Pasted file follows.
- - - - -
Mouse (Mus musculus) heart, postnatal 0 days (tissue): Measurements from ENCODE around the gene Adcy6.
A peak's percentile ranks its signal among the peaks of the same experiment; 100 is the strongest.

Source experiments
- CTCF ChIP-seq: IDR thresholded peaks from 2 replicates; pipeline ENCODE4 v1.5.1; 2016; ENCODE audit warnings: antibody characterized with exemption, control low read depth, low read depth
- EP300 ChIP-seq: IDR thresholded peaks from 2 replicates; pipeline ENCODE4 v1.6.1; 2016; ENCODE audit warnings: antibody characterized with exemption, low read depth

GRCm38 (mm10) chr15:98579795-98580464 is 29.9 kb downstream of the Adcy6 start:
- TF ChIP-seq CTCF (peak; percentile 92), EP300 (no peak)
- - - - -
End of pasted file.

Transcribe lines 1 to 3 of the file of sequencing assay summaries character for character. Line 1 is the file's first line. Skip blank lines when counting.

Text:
Mouse (Mus musculus) heart, postnatal 0 days (tissue): Measurements from ENCODE around the gene Adcy6.
A peak's percentile ranks its signal among the peaks of the same experiment; 100 is the strongest.

Source experiments